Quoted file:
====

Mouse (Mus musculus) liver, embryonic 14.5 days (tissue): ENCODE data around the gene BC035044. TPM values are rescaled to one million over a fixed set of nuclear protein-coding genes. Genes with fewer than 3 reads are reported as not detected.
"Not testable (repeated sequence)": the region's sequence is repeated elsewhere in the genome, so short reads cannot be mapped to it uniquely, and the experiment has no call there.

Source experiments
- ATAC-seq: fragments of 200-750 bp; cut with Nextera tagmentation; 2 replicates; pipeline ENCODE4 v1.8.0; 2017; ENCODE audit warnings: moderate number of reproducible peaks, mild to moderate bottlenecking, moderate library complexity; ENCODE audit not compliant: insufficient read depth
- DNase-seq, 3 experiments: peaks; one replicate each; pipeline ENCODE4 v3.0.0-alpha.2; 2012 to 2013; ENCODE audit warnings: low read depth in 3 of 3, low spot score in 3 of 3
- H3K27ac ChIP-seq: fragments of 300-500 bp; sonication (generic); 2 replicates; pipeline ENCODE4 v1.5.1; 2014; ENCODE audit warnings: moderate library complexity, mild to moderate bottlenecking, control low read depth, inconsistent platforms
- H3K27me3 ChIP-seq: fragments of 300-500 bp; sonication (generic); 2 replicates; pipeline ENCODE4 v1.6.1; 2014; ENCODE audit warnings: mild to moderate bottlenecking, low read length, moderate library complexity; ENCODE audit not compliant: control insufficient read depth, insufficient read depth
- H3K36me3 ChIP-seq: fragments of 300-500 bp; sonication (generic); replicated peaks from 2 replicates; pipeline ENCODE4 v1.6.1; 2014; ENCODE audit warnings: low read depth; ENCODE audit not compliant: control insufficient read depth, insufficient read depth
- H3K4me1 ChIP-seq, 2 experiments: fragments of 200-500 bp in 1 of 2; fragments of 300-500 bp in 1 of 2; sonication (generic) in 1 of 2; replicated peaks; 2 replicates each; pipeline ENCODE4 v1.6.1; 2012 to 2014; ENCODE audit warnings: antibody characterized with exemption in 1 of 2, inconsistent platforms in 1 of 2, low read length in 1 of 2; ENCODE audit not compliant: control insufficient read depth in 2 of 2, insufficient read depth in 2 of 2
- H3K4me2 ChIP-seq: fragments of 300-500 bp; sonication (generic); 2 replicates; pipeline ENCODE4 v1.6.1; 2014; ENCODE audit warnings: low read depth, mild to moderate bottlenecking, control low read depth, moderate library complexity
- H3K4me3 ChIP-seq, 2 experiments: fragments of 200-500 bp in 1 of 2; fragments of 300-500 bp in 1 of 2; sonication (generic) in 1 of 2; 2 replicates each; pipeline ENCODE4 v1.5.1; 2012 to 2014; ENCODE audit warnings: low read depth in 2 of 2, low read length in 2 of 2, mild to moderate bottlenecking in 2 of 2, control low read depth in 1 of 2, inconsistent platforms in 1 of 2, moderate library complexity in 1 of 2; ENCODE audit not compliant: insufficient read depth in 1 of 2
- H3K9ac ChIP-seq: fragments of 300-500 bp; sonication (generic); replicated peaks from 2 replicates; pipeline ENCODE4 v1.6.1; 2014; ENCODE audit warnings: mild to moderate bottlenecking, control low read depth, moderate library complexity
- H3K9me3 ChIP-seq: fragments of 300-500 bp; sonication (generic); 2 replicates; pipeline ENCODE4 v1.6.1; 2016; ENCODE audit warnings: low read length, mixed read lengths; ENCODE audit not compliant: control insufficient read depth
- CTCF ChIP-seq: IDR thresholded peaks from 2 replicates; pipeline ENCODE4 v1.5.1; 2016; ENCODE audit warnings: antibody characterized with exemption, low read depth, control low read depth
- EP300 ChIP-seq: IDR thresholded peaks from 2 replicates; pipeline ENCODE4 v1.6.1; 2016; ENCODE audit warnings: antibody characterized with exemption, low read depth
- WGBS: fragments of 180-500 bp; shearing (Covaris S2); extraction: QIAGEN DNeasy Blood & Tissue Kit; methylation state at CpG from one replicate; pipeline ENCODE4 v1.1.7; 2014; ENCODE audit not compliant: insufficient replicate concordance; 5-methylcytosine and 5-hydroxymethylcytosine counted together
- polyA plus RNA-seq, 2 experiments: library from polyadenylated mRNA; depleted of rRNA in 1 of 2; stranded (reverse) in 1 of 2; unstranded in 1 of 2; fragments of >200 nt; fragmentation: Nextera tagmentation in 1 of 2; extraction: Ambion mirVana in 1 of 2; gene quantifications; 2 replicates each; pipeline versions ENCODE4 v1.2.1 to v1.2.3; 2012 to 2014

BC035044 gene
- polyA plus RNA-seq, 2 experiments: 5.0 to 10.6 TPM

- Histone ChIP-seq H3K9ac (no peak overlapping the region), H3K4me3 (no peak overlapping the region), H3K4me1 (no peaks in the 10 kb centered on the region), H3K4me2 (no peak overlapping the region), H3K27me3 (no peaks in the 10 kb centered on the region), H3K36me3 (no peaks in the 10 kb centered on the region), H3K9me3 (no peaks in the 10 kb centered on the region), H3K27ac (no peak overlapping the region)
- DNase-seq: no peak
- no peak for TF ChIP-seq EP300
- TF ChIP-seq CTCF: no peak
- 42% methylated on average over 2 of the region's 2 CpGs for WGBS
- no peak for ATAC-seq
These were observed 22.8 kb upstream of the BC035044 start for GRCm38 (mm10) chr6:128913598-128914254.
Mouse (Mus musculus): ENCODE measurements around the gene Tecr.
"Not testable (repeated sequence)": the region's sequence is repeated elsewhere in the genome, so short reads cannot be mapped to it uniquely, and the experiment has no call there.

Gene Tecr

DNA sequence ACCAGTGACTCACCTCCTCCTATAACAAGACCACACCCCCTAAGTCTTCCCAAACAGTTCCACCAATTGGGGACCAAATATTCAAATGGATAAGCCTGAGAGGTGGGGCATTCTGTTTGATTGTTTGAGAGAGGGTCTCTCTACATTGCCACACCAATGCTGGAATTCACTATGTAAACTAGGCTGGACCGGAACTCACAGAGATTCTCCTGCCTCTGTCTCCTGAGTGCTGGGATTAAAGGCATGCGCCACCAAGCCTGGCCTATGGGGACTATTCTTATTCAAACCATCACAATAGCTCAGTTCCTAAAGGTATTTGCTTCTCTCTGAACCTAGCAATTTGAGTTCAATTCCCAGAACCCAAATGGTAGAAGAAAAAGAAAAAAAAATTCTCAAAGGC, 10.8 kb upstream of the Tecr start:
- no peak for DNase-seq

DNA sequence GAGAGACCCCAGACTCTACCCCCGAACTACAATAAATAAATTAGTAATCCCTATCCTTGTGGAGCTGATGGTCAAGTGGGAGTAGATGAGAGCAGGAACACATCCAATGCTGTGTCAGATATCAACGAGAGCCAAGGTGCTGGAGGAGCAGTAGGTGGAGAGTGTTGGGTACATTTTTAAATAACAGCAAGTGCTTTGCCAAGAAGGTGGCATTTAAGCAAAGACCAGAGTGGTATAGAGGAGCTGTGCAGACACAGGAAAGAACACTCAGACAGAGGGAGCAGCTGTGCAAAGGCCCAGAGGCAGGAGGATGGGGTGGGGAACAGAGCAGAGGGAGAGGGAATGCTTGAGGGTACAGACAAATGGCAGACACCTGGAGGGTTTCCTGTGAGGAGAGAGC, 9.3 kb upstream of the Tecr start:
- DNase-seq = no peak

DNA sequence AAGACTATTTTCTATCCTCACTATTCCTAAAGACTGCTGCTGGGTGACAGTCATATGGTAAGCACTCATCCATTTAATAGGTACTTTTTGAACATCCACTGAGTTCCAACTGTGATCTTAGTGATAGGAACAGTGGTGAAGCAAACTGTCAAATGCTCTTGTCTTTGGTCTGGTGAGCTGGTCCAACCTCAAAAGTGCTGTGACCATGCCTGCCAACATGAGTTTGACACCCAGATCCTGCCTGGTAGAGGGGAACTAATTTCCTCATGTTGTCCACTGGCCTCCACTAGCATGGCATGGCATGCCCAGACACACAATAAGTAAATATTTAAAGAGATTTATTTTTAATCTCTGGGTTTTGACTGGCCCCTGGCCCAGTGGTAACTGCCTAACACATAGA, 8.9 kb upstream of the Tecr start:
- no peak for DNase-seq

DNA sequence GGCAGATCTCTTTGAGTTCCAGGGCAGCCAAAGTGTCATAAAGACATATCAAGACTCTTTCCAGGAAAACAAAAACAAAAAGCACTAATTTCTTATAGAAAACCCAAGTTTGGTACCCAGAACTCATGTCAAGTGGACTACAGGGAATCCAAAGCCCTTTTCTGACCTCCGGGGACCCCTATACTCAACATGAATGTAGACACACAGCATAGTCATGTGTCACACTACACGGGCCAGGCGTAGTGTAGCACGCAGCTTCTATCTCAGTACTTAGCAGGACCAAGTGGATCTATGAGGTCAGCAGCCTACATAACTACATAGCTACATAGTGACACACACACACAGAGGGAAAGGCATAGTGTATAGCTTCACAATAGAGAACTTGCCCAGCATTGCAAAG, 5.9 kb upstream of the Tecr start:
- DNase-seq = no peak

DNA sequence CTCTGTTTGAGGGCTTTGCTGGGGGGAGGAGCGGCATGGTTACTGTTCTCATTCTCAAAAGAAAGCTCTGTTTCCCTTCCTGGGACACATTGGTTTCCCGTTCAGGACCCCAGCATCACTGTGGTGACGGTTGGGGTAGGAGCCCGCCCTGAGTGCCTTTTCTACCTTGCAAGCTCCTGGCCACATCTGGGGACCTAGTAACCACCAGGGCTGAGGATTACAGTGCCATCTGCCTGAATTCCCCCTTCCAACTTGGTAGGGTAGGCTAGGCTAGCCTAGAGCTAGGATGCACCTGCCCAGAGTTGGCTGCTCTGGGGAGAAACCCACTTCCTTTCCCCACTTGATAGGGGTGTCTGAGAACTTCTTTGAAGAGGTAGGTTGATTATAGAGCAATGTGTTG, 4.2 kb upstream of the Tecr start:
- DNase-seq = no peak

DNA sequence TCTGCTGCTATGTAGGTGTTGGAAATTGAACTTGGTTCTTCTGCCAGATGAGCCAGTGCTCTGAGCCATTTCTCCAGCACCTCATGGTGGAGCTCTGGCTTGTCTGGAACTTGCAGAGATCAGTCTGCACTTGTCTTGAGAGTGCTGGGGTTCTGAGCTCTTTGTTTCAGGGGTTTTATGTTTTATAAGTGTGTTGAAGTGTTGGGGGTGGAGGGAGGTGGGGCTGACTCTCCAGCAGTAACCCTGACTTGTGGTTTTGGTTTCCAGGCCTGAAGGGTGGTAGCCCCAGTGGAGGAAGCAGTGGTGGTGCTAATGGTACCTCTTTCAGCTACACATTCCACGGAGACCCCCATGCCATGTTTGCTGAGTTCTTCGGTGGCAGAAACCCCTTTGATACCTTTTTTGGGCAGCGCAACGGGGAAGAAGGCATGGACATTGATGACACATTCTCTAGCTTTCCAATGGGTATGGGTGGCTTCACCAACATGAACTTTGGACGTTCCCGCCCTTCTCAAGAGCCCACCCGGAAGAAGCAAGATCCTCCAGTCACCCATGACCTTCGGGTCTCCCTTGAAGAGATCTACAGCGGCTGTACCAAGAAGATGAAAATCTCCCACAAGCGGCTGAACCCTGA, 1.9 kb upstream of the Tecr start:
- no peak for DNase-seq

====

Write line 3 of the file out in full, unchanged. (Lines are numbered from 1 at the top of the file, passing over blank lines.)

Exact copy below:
Source experiments